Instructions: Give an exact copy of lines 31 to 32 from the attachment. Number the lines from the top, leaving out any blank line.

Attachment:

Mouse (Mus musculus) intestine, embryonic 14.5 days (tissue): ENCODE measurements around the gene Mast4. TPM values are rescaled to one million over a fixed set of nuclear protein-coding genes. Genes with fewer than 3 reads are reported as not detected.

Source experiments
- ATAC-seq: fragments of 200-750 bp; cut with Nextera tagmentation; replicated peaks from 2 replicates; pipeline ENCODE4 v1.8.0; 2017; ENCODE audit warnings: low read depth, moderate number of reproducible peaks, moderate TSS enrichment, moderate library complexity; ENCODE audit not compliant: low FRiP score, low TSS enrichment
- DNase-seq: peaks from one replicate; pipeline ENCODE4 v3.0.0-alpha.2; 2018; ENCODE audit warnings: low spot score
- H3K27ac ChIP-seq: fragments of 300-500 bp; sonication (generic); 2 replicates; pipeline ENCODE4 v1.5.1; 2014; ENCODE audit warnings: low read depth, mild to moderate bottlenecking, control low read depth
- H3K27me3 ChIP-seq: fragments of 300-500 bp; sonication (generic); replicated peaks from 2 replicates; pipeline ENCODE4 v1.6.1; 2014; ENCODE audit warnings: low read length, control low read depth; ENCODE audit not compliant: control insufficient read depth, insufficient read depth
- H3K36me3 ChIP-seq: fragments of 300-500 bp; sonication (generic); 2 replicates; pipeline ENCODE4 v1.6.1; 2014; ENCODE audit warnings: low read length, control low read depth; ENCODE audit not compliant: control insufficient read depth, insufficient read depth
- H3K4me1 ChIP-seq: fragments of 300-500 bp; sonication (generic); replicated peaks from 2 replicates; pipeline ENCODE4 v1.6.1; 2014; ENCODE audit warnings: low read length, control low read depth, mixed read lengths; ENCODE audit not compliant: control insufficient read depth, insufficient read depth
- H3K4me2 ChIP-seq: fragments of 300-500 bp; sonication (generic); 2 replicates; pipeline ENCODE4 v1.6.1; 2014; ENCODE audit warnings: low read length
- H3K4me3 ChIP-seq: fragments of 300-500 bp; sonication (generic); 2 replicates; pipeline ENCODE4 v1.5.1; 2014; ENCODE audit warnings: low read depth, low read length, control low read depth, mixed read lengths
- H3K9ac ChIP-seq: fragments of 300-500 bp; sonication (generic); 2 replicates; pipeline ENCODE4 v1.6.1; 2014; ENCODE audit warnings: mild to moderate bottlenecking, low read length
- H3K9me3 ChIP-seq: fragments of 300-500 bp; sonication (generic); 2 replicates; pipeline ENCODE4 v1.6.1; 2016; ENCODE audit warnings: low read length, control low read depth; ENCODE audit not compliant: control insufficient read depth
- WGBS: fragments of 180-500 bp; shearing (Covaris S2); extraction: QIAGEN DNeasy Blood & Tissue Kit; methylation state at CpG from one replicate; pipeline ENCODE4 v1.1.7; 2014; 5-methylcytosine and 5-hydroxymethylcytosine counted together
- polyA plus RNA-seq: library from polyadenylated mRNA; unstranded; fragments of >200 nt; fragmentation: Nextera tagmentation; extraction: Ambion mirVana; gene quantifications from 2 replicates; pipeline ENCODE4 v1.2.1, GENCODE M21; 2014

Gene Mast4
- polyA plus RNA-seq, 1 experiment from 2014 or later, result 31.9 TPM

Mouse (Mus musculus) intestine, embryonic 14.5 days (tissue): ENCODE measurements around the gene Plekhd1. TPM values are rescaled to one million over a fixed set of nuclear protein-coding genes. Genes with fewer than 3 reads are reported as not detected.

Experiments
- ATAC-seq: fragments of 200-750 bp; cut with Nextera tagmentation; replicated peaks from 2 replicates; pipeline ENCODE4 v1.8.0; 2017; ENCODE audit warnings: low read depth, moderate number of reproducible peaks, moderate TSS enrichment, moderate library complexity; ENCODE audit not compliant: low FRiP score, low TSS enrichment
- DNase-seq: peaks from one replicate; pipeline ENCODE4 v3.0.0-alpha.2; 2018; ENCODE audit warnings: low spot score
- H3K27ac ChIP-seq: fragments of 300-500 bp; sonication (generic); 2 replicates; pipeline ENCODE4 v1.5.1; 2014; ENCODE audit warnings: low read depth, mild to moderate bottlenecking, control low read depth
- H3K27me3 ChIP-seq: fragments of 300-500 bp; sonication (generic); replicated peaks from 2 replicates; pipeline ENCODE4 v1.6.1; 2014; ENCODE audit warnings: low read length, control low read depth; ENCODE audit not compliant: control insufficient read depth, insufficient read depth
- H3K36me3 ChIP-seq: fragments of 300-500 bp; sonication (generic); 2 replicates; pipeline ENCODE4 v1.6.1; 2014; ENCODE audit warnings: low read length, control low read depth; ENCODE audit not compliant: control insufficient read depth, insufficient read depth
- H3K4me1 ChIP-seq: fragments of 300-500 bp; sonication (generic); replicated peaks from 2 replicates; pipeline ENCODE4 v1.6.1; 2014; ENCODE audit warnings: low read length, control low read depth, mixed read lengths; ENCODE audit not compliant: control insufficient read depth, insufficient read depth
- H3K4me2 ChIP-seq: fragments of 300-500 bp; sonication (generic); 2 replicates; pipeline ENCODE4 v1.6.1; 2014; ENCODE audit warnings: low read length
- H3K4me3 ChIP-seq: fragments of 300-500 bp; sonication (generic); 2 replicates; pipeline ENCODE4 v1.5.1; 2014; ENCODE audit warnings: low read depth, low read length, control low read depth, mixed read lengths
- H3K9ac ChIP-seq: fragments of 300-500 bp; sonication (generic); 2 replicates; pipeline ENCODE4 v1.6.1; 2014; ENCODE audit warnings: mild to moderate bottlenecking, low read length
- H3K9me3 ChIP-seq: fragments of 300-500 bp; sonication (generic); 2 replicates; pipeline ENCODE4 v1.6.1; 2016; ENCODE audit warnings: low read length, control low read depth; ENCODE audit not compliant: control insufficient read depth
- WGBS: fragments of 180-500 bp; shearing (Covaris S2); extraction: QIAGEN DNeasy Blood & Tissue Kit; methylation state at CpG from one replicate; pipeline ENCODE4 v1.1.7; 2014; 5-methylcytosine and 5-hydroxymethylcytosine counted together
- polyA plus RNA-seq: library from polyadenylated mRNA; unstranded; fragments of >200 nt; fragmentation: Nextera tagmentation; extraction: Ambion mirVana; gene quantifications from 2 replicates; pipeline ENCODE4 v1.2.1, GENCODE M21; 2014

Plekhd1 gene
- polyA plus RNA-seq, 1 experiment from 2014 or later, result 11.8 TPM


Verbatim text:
Plekhd1 gene
- polyA plus RNA-seq, 1 experiment from 2014 or later, result 11.8 TPM